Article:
Al Jazeera & Nonviolent PeaceForce – 2011-01-08 00:37:51
(January 7, 2011) — Sudan’s president has warned that south Sudan would struggle as an independent nation were it to vote to secede from the north. Speaking just days before a referendum, which is expected to see southerners vote to establish a separate country, Omar al-Bashir told Al Jazeera that he was concerned about possible instability in the south following the vote.
“The stability of the south is very important to us because any instability in the south will have an impact on the north. If there is a war in your neighbour’s house, you will not be at peace,” he said on Friday.
“The south suffers from many problems. It’s been at war since 1959. The south does not have the ability to provide for its citizens or create a state or authority.”
The referendum is a result of the Comprehensive Peace Agreement (CPA), signed in 2005, that ended near three decades of civil war between north and south Sudan.
Under the terms of the CPA, a quorum of 60 per cent of the 3.8 million voters are required to take part in the referendum for its outcome to become binding, but most believe the south will be in favour of succession.
The mood in Juba, south Sudan’s capital, and elsewhere was jubilant on Friday as the final pro-secession rallies were held with many apparently already celebrating independence.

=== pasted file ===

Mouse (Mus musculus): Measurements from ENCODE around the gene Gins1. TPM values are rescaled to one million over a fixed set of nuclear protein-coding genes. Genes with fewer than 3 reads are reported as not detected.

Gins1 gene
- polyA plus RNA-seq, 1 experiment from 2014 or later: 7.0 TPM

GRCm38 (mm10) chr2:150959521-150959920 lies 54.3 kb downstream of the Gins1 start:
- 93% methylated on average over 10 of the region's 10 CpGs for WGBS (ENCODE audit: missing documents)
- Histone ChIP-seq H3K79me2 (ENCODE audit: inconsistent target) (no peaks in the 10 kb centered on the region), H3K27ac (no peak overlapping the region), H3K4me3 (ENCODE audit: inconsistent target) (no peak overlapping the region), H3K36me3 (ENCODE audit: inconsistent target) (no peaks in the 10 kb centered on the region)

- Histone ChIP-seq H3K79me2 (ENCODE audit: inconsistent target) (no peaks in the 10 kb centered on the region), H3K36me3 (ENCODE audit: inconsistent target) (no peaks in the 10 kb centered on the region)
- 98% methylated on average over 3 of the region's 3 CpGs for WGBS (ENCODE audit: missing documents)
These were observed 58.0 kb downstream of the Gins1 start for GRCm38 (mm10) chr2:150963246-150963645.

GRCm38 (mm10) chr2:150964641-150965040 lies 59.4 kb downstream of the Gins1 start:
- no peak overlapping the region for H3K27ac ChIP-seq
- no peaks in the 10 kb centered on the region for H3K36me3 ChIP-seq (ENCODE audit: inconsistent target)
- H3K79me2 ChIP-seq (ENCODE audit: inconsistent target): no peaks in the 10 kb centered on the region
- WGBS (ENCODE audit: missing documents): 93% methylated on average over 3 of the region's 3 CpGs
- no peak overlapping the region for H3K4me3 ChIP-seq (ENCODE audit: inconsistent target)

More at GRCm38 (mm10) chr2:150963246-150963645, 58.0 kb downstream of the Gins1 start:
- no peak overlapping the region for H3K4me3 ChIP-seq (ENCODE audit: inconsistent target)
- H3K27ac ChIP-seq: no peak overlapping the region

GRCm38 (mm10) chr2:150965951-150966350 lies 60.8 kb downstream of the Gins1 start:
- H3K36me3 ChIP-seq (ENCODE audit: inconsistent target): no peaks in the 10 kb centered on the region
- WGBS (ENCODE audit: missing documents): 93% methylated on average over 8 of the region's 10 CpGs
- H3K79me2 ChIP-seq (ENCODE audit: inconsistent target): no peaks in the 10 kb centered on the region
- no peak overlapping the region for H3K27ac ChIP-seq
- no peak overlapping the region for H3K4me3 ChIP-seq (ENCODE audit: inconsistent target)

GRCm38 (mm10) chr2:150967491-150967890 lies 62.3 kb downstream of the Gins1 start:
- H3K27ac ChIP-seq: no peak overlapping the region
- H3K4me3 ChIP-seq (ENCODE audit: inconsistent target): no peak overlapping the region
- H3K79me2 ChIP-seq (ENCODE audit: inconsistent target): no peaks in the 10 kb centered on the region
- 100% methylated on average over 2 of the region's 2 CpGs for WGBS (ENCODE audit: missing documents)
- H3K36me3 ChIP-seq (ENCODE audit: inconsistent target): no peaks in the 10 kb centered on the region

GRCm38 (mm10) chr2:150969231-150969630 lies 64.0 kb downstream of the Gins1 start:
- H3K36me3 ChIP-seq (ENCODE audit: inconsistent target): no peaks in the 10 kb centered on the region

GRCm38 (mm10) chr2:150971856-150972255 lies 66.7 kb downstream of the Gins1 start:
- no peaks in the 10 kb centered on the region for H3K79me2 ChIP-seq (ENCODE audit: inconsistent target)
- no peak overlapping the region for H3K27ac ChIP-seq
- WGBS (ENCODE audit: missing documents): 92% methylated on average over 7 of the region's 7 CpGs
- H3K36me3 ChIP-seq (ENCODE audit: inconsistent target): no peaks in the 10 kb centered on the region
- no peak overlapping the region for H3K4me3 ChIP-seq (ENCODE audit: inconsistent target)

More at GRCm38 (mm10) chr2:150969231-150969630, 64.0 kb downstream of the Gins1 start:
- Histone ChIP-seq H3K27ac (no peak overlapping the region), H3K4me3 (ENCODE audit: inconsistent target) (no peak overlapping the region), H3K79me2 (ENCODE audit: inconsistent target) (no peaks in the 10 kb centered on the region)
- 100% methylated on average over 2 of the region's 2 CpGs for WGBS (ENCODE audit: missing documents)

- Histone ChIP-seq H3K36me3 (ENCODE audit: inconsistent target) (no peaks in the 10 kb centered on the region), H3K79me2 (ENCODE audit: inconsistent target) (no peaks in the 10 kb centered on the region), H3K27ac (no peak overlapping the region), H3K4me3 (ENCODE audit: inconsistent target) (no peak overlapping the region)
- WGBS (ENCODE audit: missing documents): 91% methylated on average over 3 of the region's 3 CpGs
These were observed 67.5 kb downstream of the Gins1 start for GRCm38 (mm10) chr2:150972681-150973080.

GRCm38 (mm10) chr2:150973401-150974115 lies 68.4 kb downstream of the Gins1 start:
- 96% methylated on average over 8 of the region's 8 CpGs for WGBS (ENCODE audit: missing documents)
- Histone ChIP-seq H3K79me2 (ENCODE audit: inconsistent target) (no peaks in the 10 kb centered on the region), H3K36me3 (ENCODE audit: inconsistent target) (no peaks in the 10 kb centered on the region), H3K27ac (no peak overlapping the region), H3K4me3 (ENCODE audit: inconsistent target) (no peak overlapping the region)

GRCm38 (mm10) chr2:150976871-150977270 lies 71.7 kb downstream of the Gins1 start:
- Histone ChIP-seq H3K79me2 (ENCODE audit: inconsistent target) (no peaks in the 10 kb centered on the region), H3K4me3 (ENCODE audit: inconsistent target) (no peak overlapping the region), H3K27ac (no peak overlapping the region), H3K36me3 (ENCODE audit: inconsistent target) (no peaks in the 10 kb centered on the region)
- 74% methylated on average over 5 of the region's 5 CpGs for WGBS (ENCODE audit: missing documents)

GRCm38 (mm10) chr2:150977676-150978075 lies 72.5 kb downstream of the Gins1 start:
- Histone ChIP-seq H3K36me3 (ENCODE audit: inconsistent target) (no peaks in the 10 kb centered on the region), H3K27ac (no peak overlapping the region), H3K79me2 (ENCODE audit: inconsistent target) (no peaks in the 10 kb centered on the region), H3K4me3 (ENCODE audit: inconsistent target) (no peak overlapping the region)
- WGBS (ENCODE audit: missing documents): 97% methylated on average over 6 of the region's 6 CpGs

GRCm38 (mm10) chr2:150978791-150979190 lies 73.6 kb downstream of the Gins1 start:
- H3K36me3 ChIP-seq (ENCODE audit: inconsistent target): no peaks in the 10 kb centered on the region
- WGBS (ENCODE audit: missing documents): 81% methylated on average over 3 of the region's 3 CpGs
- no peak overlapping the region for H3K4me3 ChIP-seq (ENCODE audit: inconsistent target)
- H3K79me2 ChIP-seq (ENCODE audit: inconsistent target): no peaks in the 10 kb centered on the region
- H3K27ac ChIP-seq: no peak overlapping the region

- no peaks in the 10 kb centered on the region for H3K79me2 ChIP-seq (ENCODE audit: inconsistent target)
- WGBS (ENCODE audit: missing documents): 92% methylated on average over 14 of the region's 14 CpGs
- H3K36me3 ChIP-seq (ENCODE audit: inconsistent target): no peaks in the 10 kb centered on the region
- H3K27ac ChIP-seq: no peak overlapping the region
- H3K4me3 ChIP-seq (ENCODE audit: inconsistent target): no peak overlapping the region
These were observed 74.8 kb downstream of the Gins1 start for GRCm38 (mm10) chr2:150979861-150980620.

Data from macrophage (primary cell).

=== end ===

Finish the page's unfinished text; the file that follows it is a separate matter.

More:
Speaking to Al Jazeera, al-Bashir suggested the south’s desire for independence was understandable, but was far from being a cure-all.
“Most southerners are separatists because the south has been at war for a long time and this war has affected every southern citizen in a very negative way,” al-Bashir said. “It has either caused them to become refugees or be harmed in some way … They believe that the cause of all this suffering is that the south is under the control of the north and they think that they can only end this suffering by separating the north from the south.”
Al-Bashir, who is wanted by the International Criminal Court for alleged war crimes in the Darfur region, has earned rare praise from the United Nations Security Council for his stance on the referendum.
In recent weeks he has several times said he will respect and support the south’s wishes if it chooses independence. Beyond the referendum, several issues covered in the CPA remain unresolved, including the situation in Darfur, border delineation between the north and south and the division of Sudan’s national debt.
But Thabo Mbeki, the former South African president and the chairperson of the African Union (AU) panel on Sudan, has said he expects these issues to have been resolved by the time the CPA expires on July 9.
Mbeki made his comments in Juba, the southern capital, on Friday. Also in the south was George Clooney, the Holywood star, who was due to travel to the disputed region of Abyei.
The oil-rich Abyei region, a sticking point in what is otherwise being viewed as a successful build up to the landmark vote, had been due to hold a simultaneous vote on its future on Sunday, but that has now been indefinitely postponed.